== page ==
I love setting goals. But it’s so easy to fall short of achieving them.
Perhaps one of the reasons is that I’m building goals around an ideal end-state. That end-state looks very specific in my mind.
But how often do we actually achieve that end state? It may end up looking somewhat different (although that doesn’t mean we failed). And in many of the end-states I envision and work toward there are external factors that can influence what that end-state looks like.
Take the example of a sales goal: A sales goal might be: “I want to close a sale this week.” At first, that seems like a decent goal but it’s based on an end-state… and one that is not entirely in your control. As a result, you run the risk of not achieving the goal in the way you want. (Perhaps you close a sale but not a very big one; or perhaps you laid the foundation to close a massive sale the next day — either way, the achievement is different than the end-state you worked towards). And, the success of this end-state goal is only partly determined by you but it’s also partly determined by an external factor outside of your control — the person or organization you are selling to.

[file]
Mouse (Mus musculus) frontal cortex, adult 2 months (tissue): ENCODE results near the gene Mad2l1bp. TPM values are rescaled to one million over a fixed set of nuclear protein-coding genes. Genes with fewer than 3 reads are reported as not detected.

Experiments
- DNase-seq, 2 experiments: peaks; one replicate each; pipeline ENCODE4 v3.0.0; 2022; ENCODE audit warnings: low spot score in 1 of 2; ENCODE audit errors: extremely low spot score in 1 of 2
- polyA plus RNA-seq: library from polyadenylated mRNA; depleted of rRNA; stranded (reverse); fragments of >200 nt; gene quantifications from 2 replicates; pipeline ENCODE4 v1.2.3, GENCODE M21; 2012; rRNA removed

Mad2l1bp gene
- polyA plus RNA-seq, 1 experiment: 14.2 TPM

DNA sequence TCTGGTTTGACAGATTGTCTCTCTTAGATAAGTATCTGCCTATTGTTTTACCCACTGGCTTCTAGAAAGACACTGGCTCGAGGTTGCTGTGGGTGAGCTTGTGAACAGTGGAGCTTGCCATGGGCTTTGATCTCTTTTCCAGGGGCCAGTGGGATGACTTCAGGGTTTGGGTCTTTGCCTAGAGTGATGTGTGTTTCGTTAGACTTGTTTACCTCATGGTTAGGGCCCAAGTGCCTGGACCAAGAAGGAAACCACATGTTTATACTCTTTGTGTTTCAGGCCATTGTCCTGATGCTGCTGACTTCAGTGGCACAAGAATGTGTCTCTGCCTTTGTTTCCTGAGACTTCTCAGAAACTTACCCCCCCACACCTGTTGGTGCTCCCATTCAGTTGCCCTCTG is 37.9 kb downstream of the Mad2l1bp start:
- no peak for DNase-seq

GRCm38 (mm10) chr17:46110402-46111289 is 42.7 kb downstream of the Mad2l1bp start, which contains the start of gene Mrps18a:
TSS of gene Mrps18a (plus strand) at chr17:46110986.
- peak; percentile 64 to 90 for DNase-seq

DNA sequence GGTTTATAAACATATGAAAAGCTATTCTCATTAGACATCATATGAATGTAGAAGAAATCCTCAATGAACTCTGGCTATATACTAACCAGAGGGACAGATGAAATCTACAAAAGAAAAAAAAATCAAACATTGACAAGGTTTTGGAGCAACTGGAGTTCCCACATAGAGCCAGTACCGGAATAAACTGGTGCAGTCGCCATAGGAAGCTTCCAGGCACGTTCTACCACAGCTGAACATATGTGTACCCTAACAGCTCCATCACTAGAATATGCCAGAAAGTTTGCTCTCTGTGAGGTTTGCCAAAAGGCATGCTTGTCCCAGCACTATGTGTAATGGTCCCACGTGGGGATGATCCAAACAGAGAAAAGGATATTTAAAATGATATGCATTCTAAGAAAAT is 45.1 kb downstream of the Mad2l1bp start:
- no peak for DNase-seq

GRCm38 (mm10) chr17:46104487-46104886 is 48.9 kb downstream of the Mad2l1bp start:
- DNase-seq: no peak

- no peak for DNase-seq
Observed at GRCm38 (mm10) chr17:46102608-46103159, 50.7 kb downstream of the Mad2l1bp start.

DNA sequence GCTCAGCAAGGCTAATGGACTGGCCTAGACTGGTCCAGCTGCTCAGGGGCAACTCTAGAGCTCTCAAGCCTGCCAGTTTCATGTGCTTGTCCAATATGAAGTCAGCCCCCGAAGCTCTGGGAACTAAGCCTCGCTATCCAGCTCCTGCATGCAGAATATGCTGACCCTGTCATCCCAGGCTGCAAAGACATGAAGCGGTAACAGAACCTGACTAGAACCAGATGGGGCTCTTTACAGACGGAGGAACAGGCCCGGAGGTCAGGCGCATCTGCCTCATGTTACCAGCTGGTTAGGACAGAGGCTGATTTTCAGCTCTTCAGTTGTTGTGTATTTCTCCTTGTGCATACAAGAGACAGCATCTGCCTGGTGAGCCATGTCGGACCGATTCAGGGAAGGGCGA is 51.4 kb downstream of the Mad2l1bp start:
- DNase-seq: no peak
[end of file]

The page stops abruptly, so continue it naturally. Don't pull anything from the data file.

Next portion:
A better goal is one built around an activity. Something you do; something that is entirely up to you. There are no external factors. The measurement of success is easy. You gain so much clarity.
To use the same example of a sales goal: An activity-based goal might be “I want to make 10 sales calls today.” I like this better because the success of this goal is based on you, not an external factor. And, it’s much easier to determine whether you were successful than if you used an end-state goal.
As an added bonus, activity-based goals also give you a better sense of how much time you have available to complete them.
Again, to use the sales example: Closing one deal a week may take many hours in the week… but how much? It’s hard to be accurate and therefore you open yourself up to over-committing. But the activity-based goal of making 10 sales calls a day is much easier to estimate the time required.
So rather than sitting down at the beginning of the week and thinking “I need to close a sale this week”, you’re instead sitting down at the beginning of the week (and each day that week) and thinking “I need to make 10 sales calls today.”
That’s a huge, clarifying, freeing difference.
This concept ties nicely into the GTD methodology: When I create Next Actions to be completed during the week, I fell into the trap of creating Next Achievements… of creating mini end-states that I would work toward. So I need to remind myself of the importance of Next Actions and to build activity-based goals to achieve each day.